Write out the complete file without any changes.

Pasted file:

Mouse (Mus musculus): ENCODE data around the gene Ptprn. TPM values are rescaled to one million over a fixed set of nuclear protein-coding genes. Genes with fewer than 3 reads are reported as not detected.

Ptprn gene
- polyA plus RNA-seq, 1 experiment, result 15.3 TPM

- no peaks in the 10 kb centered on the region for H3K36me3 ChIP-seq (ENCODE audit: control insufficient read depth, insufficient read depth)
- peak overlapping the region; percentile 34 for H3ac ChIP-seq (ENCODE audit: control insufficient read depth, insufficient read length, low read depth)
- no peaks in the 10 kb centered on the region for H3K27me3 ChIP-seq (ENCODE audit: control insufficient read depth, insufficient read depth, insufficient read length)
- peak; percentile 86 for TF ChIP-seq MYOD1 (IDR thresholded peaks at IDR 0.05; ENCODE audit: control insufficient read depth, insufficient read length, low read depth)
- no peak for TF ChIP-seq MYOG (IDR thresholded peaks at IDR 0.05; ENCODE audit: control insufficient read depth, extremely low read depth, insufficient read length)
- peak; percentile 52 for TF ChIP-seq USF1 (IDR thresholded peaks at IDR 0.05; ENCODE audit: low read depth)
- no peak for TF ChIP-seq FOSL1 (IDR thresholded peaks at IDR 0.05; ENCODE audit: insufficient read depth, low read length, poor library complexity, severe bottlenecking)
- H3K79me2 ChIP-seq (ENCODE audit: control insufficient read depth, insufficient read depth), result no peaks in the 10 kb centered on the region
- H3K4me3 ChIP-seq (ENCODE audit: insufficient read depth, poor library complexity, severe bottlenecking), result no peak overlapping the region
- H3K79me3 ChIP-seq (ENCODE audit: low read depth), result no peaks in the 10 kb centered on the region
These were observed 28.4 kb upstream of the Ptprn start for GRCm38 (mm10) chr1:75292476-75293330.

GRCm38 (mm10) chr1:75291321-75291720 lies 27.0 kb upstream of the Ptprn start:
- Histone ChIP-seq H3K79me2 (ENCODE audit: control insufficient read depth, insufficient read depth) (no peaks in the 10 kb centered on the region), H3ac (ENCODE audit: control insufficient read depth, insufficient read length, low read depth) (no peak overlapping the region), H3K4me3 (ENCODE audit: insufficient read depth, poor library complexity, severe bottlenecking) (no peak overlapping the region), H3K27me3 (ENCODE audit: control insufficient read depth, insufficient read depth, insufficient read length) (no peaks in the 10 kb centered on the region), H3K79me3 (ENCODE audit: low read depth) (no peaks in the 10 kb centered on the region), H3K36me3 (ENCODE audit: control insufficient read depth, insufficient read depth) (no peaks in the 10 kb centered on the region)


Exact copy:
Mouse (Mus musculus): ENCODE data around the gene Ptprn. TPM values are rescaled to one million over a fixed set of nuclear protein-coding genes. Genes with fewer than 3 reads are reported as not detected.

Ptprn gene
- polyA plus RNA-seq, 1 experiment, result 15.3 TPM

- no peaks in the 10 kb centered on the region for H3K36me3 ChIP-seq (ENCODE audit: control insufficient read depth, insufficient read depth)
- peak overlapping the region; percentile 34 for H3ac ChIP-seq (ENCODE audit: control insufficient read depth, insufficient read length, low read depth)
- no peaks in the 10 kb centered on the region for H3K27me3 ChIP-seq (ENCODE audit: control insufficient read depth, insufficient read depth, insufficient read length)
- peak; percentile 86 for TF ChIP-seq MYOD1 (IDR thresholded peaks at IDR 0.05; ENCODE audit: control insufficient read depth, insufficient read length, low read depth)
- no peak for TF ChIP-seq MYOG (IDR thresholded peaks at IDR 0.05; ENCODE audit: control insufficient read depth, extremely low read depth, insufficient read length)
- peak; percentile 52 for TF ChIP-seq USF1 (IDR thresholded peaks at IDR 0.05; ENCODE audit: low read depth)
- no peak for TF ChIP-seq FOSL1 (IDR thresholded peaks at IDR 0.05; ENCODE audit: insufficient read depth, low read length, poor library complexity, severe bottlenecking)
- H3K79me2 ChIP-seq (ENCODE audit: control insufficient read depth, insufficient read depth), result no peaks in the 10 kb centered on the region
- H3K4me3 ChIP-seq (ENCODE audit: insufficient read depth, poor library complexity, severe bottlenecking), result no peak overlapping the region
- H3K79me3 ChIP-seq (ENCODE audit: low read depth), result no peaks in the 10 kb centered on the region
These were observed 28.4 kb upstream of the Ptprn start for GRCm38 (mm10) chr1:75292476-75293330.

GRCm38 (mm10) chr1:75291321-75291720 lies 27.0 kb upstream of the Ptprn start:
- Histone ChIP-seq H3K79me2 (ENCODE audit: control insufficient read depth, insufficient read depth) (no peaks in the 10 kb centered on the region), H3ac (ENCODE audit: control insufficient read depth, insufficient read length, low read depth) (no peak overlapping the region), H3K4me3 (ENCODE audit: insufficient read depth, poor library complexity, severe bottlenecking) (no peak overlapping the region), H3K27me3 (ENCODE audit: control insufficient read depth, insufficient read depth, insufficient read length) (no peaks in the 10 kb centered on the region), H3K79me3 (ENCODE audit: low read depth) (no peaks in the 10 kb centered on the region), H3K36me3 (ENCODE audit: control insufficient read depth, insufficient read depth) (no peaks in the 10 kb centered on the region)